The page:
July 12, 1852

Furnace

July 12th Monday  Mary & Hannah both washed and I

was about house most of the forenoon 

Have cut the sleeves & skirt to my borage

dress and cut a waist for Susan

Carried my work into Olivers and stopt

some time  Edwin & Augusta rode to the

furnace & carried my pot to Mr Harveys to

get some butter but it was not ready for me

When Edwin and Augusta Gilmore “rode to the furnace,” they probably went south to an area of Easton known as Furnace Village or Easton Furnace. This was one of the oldest areas in town, its early homes today recognized as a National Historic District. First settled around 1715, it was a site for industry in a landscape that was otherwise quite agrarian. Using Mulberry Brook to turn its wheel, a sawmill was established there well before the American Revolution. Later industries included a tannery and a blast furnace for ironmaking, the latter giving the area its name. Historian Edmund Hands notes, “Once Easton Furnace possessed the highest degree of industrialization in town, but that industry never grew large enough to transform Furnace Village the way the Shovel Shop created the urbanized landscape of North Easton.”*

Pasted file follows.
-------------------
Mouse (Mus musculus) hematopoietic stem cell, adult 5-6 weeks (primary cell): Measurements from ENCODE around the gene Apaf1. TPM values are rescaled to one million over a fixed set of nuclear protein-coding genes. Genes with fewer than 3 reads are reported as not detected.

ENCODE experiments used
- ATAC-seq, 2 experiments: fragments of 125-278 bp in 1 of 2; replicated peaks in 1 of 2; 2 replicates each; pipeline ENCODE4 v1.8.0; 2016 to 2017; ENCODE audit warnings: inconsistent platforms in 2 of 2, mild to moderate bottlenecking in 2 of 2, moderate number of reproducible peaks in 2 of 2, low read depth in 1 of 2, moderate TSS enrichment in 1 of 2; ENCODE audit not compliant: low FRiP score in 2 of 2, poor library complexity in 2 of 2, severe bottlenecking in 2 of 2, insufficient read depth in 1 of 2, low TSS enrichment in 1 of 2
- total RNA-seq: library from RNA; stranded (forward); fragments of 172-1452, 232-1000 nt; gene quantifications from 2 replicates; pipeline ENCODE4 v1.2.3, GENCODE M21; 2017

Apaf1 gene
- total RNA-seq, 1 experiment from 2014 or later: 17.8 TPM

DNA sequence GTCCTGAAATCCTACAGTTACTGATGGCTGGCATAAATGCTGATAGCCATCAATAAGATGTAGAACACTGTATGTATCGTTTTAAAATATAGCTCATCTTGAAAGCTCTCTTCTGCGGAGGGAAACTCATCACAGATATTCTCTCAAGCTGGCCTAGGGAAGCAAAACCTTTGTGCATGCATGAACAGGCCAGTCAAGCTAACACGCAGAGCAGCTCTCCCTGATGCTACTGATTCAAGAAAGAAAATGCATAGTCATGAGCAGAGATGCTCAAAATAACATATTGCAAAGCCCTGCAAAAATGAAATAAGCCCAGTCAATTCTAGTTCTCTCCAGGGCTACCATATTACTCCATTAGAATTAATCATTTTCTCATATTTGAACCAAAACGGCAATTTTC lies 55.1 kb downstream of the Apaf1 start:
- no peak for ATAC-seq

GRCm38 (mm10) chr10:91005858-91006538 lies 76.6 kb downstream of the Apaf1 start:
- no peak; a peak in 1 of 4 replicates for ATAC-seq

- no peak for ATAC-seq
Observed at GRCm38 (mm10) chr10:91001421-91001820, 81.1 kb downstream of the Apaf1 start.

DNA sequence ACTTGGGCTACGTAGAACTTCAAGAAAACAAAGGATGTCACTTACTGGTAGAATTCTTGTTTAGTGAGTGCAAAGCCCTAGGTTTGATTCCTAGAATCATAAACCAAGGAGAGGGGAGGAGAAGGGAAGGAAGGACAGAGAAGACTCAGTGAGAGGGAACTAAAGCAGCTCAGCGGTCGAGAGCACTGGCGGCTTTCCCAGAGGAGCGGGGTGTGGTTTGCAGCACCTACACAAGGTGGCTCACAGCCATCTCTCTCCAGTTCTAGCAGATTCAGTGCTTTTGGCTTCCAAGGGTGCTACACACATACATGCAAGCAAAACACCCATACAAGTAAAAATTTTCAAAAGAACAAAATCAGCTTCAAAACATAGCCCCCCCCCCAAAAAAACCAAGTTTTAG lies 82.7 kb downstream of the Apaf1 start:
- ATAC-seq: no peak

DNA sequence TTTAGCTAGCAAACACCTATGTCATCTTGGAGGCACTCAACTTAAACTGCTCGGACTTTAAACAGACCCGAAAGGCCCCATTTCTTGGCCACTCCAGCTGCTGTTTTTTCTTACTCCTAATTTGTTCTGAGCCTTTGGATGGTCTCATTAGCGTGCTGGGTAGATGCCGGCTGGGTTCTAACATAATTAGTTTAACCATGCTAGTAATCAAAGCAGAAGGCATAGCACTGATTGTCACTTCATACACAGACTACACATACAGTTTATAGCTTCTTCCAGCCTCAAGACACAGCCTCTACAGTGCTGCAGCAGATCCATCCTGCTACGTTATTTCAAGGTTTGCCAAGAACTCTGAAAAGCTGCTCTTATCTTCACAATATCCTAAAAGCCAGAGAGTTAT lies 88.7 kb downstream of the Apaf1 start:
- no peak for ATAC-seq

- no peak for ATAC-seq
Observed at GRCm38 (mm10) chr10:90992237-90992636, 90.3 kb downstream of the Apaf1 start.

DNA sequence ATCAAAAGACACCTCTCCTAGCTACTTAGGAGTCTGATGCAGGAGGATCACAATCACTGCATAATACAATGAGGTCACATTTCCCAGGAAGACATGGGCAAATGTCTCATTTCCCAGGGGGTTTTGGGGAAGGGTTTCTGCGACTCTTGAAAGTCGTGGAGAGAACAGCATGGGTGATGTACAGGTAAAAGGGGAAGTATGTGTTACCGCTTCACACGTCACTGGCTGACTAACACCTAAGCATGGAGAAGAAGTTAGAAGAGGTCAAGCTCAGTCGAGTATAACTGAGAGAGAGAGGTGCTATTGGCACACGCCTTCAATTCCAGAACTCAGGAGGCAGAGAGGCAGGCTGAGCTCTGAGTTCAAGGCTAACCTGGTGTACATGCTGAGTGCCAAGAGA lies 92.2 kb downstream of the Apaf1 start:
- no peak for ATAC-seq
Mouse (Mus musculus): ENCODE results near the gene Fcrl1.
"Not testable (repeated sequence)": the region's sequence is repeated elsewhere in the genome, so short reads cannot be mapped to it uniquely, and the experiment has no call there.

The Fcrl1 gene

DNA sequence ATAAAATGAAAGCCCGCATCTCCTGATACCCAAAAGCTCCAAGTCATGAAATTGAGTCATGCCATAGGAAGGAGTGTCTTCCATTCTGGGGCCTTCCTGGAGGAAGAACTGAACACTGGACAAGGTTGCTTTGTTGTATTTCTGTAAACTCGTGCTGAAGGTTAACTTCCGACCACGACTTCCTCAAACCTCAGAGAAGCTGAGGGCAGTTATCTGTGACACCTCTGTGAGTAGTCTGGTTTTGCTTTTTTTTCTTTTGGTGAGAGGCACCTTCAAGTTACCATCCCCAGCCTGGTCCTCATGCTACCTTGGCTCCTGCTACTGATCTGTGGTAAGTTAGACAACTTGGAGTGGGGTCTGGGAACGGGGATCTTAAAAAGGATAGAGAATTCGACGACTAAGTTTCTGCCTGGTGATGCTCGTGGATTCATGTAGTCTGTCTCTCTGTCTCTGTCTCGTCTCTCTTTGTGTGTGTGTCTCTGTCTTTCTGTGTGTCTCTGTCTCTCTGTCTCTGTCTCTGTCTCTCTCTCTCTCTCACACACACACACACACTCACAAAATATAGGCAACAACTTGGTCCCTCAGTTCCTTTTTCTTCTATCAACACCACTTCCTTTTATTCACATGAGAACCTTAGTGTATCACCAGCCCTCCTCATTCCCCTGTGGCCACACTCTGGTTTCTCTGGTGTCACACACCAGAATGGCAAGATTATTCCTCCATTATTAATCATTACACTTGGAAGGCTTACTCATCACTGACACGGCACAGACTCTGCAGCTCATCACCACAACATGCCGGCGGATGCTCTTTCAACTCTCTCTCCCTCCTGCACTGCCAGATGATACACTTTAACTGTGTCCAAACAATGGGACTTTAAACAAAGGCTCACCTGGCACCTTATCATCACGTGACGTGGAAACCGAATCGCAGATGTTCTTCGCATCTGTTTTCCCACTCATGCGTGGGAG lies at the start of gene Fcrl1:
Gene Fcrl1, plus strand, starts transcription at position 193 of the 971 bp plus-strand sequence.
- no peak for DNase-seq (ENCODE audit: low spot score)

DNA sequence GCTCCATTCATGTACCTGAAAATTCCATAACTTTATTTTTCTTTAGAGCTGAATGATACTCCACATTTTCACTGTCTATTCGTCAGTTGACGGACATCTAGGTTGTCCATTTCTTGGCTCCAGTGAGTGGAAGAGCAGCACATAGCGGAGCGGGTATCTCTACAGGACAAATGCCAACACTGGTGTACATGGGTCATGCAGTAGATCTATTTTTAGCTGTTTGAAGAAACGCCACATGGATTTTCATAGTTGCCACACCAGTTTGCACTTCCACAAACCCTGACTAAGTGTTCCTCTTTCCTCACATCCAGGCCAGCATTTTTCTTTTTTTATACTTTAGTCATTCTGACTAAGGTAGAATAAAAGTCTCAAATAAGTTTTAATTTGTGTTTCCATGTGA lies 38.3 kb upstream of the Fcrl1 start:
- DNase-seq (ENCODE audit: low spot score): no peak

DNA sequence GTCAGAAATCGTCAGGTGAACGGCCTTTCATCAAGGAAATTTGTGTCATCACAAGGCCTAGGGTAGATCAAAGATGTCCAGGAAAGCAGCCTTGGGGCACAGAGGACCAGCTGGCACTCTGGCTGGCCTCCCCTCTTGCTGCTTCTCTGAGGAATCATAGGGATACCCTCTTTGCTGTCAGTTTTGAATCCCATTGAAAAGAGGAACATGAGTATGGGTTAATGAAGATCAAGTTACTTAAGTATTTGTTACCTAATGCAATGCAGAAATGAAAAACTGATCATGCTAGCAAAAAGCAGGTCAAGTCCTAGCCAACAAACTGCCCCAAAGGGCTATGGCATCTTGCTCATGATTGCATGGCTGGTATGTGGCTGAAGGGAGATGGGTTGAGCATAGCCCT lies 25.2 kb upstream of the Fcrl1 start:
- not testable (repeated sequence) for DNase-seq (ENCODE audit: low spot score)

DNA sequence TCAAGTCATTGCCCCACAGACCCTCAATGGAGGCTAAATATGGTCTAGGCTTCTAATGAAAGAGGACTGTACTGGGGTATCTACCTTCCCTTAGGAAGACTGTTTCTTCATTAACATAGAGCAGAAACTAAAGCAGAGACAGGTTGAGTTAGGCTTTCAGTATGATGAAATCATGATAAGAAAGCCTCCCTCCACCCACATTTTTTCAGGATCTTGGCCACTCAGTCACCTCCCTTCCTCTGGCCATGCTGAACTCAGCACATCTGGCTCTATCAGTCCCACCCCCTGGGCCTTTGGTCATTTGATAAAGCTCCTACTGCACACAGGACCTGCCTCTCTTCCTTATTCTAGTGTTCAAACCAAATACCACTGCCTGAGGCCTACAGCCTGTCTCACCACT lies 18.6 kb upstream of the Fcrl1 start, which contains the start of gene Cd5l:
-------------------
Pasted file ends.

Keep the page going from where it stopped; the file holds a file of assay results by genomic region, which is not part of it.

Back in the urbanized landscape to the north of Furnace Village, Evelina’s servants, Hannah Murphy and a woman named Mary, were doing the weekly laundry. Evelina was choring, sewing and waiting for Edwin and Augusta to return with some butter, which they were unable to do.  In the fields around North Easton, Old Oliver and his men were cutting hay. The agrarian life still held sway despite mills, foundries and factories.

*Edmund C. Hands, Easton’s Neighborhoods, 1995, p. 105